Morphological and cytogenetic studies have suggested that A. insularis, rather than A. magna, is a probable tetraploid ancestor to cultivated oat, largely due to C-genome variations [39,44,45]. Recent studies in A. magna have provided further evidence for a divergent C genome, using patterns of minor allele clustering to define genome origin of individual linkage groups and to establish genome relationships within Avena species [unpublished data, Oliver et al.]. Given the divergence of the C genome, the sequence similarity and reassortment within the A and D genomes, and the resulting tendency to assemble composite AD contigs, it seems likely that a disproportionate number of AD SNP loci were removed due to misassembly, filtering bias, or redundant loci. Thus, the C genome could be overrepresented in these SNP markers. In genetic map construction, this bias would result in seven more densely-populated linkage groups, an outcome which is suggested, but not confirmed, with our limited data (Table (Table3).3). Future work with large-scale marker development and mapping, and physical anchoring with monosomic oat hybrids, should help to resolve this question.

Further validation of this marker development approach was provided by the linkage map positions of markers polymorphic in the OT population. Considering the small sample size, SNP markers showed remarkable coverage, mapping across 17 of the 23 existing linkage groups. Additionally, the proportion of SNP makers mapping to the framework provides internal evidence for mapping accuracy of the markers.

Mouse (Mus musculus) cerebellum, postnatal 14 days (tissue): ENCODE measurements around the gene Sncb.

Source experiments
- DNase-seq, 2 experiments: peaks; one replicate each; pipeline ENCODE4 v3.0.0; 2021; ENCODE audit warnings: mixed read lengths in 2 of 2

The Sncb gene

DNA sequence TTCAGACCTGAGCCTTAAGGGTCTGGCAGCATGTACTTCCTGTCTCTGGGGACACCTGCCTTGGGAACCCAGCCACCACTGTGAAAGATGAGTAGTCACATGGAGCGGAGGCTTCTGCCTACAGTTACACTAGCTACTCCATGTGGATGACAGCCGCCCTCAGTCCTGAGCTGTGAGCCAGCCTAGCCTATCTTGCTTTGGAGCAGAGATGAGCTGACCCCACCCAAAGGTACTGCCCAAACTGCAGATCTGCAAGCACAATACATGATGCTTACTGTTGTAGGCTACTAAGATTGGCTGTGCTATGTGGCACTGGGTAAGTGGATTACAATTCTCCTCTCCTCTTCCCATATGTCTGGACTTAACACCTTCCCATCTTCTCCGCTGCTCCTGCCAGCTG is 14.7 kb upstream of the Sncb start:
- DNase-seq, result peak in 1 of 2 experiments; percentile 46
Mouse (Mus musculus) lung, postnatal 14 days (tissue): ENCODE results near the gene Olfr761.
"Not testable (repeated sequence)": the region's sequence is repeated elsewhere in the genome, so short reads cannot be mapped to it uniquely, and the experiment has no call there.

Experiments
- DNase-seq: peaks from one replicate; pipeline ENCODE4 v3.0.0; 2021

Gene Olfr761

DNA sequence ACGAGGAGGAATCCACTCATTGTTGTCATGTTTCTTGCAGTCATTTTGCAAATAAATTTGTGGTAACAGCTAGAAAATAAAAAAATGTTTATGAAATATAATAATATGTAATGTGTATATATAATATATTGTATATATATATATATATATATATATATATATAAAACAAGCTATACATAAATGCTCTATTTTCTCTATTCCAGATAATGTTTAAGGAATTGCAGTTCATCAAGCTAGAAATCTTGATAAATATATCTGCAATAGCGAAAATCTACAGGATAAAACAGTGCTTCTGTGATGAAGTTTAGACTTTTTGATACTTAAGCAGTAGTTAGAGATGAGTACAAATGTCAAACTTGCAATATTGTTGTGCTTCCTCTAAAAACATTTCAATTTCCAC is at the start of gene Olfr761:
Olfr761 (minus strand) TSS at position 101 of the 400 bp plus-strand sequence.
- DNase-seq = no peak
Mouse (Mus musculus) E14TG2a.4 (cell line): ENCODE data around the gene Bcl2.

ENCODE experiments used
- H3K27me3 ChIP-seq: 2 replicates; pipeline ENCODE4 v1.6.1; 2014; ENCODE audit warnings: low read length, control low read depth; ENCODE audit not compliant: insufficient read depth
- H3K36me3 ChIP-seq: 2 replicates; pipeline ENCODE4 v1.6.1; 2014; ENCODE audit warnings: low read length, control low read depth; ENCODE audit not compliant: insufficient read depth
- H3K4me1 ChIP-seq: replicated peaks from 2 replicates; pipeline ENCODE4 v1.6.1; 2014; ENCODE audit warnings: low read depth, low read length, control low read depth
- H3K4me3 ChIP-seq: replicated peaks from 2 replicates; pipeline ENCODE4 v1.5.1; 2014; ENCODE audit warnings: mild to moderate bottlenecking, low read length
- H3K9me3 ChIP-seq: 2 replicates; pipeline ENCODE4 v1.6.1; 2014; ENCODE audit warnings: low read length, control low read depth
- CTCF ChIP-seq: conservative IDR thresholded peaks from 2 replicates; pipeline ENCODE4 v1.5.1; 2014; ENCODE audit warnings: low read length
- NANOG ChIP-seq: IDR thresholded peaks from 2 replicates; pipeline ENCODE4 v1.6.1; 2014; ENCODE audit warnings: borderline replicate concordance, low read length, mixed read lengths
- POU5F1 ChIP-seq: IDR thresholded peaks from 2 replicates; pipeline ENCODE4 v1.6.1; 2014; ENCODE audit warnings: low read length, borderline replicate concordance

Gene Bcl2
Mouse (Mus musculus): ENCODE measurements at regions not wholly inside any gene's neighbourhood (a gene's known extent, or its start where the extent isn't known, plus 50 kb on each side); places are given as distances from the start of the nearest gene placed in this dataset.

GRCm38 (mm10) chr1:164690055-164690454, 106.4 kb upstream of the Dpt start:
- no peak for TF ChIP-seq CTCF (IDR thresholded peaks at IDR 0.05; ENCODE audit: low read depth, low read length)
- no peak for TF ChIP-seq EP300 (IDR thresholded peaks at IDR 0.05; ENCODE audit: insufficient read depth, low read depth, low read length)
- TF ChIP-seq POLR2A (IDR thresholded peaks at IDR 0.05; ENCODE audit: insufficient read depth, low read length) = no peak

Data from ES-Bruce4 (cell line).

Several groups of SNP markers were derived from a single contig (Table (Table3).3). Of these, two pairs mapped to the same locus, likely representing haplotypes which differ at more than one SNP. Three pairs mapped to different loci on the same linkage group. Although separate map positions were not predicted for these markers, independent SNP loci with a shared contig origin could represent sequence duplication within the chromosome, a prevalent occurrence within the oat genome [46]. More predictable were groups of SNPs representing the same contig but mapping to different linkage groups. This may result from interlocus variation that was confounded with allelic variation in the in silico discovery process, and it underscores the need to validate all in silico-derived SNPs through mapping. Although this adds complexity to the process, the characterization of related loci can be useful in the discovery of alternate disease-resistance alleles or epistatically-interacting genes, and may help to define homoeologous relationships between oat chromosomes. As an example, previous work has suggested association of multiallelic SSR map positions and interacting disease resistance loci as a method for identifying potential homoeologous chromosomes [35]. In that work, SSR alleles derived from the same primer or sequence were mapped to different linkage groups. Of particular interest were two pairs of linkage groups which appeared to represent homoeologous chromosomes: OT_32_33 and OT_27, and OT_6 and OT_11, which contain alternate alleles of known resistance genes. Similar linkage group associations were identified using groups of SNP markers derived from the same contig. For example, SNP loci from RA c11164 mapped to LG_6 and LG_11, linking closely to the respective alternate QTL and homoeologous thaumatin-like protein (TLP) loci [35,47]. A less direct connection was observed using a combination of RA c2391 and RA c12516: loci from RA c2391 mapped to OT_32_33 and OT_34, and loci from RA c12516 mapped to OT_27 and OT_34. Taken together, these shared contig sequences could suggest homoeologous chromosome representations from the three oat genomes. Other data points potentially obscure the data, such as RA c2391, which mapped to OT_30 as well as OT_32_33 and OT_34. Nonetheless, the putative correlations are compelling and warrant future research to confirm these identities and establish other possible homoeologous relationships.

Conclusions